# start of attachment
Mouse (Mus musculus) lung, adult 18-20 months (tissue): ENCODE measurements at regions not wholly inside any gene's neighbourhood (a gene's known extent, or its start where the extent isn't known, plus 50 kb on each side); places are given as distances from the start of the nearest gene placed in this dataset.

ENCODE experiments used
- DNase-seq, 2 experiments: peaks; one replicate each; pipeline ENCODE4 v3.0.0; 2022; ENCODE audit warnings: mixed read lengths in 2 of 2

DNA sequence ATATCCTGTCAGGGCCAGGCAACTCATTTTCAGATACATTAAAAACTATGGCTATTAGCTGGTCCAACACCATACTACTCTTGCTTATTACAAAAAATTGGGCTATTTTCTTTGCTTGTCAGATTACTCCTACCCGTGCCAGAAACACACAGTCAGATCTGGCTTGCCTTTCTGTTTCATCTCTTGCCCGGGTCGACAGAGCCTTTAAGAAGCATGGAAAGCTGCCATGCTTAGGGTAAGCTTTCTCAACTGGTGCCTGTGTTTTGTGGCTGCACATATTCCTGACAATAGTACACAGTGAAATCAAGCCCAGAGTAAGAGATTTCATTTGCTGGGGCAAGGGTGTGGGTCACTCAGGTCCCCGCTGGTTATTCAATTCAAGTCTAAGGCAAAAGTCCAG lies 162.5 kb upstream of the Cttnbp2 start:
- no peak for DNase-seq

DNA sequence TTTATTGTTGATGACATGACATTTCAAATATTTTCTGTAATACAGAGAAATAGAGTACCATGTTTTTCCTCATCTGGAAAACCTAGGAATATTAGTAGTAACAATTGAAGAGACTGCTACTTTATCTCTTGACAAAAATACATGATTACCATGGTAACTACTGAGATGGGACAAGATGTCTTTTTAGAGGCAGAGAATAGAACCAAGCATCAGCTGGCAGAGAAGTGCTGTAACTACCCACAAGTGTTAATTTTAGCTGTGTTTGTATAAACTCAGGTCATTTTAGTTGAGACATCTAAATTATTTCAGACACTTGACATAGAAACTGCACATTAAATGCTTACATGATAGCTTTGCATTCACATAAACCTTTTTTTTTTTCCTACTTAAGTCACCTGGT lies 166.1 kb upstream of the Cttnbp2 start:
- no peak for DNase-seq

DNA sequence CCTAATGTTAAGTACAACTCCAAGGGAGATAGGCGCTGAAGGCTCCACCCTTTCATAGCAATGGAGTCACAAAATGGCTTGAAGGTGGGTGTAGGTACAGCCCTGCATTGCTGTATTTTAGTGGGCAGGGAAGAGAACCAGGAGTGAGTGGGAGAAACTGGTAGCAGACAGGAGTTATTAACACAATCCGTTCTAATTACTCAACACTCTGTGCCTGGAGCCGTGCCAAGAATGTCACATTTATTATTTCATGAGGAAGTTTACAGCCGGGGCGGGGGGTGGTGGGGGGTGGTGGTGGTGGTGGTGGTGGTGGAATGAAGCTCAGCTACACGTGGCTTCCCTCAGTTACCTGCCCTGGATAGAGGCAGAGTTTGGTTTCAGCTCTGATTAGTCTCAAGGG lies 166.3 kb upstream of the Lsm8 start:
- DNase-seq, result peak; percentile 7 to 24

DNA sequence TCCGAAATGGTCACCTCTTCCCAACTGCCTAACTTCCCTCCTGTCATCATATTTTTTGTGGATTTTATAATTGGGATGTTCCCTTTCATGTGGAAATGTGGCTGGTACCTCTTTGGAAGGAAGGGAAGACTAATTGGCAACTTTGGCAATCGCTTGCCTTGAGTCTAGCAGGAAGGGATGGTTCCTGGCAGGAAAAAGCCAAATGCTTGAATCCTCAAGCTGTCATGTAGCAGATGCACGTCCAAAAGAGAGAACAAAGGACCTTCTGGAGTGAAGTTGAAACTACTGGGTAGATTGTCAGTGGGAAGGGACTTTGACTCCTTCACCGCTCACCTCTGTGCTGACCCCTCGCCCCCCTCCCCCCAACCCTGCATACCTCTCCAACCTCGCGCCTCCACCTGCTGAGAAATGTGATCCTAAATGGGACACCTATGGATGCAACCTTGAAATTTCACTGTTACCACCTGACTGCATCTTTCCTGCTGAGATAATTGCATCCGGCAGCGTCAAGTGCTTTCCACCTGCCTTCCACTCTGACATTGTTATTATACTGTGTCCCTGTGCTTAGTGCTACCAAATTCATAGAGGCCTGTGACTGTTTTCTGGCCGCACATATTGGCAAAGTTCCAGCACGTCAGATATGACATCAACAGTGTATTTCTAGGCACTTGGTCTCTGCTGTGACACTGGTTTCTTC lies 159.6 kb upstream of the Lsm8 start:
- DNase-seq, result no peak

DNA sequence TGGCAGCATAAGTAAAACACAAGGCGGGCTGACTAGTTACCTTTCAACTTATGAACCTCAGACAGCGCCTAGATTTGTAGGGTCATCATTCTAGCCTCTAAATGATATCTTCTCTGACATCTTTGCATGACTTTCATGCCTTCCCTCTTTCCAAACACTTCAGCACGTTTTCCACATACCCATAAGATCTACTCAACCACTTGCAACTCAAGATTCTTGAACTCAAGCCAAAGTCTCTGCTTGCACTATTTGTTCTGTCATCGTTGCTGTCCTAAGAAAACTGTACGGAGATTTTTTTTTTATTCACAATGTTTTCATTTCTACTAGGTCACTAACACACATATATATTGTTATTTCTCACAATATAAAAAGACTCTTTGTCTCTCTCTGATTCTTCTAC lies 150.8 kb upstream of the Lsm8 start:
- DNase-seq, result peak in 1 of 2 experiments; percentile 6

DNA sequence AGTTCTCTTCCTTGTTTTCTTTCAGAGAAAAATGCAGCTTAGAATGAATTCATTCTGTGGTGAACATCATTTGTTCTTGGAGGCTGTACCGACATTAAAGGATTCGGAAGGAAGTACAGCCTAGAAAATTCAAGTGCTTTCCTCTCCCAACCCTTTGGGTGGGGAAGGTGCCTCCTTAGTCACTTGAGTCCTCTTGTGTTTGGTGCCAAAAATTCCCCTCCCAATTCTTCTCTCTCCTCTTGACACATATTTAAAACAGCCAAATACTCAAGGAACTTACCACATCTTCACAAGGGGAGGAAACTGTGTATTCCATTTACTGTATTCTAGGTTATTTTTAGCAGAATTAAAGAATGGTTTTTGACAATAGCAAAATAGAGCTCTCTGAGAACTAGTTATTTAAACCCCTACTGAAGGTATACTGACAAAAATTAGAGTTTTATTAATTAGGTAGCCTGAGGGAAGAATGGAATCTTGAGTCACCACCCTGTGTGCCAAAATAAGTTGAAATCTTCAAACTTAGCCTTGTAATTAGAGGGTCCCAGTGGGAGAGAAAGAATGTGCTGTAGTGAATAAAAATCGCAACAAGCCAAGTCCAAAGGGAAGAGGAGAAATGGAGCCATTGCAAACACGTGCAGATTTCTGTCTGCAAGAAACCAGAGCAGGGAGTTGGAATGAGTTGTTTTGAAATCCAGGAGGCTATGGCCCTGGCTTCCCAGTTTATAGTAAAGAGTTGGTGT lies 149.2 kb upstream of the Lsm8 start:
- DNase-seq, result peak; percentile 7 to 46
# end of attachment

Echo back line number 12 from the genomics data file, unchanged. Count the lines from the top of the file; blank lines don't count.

DNA sequence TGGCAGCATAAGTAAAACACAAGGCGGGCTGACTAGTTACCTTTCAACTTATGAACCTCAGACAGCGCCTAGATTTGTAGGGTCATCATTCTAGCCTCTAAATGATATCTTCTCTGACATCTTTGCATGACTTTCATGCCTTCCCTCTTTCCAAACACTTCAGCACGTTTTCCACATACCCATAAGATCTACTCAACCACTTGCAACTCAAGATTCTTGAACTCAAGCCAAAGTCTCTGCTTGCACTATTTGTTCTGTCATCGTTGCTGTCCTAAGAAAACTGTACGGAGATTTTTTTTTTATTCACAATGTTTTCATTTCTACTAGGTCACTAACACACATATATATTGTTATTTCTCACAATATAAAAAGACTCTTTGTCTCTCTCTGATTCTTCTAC lies 150.8 kb upstream of the Lsm8 start: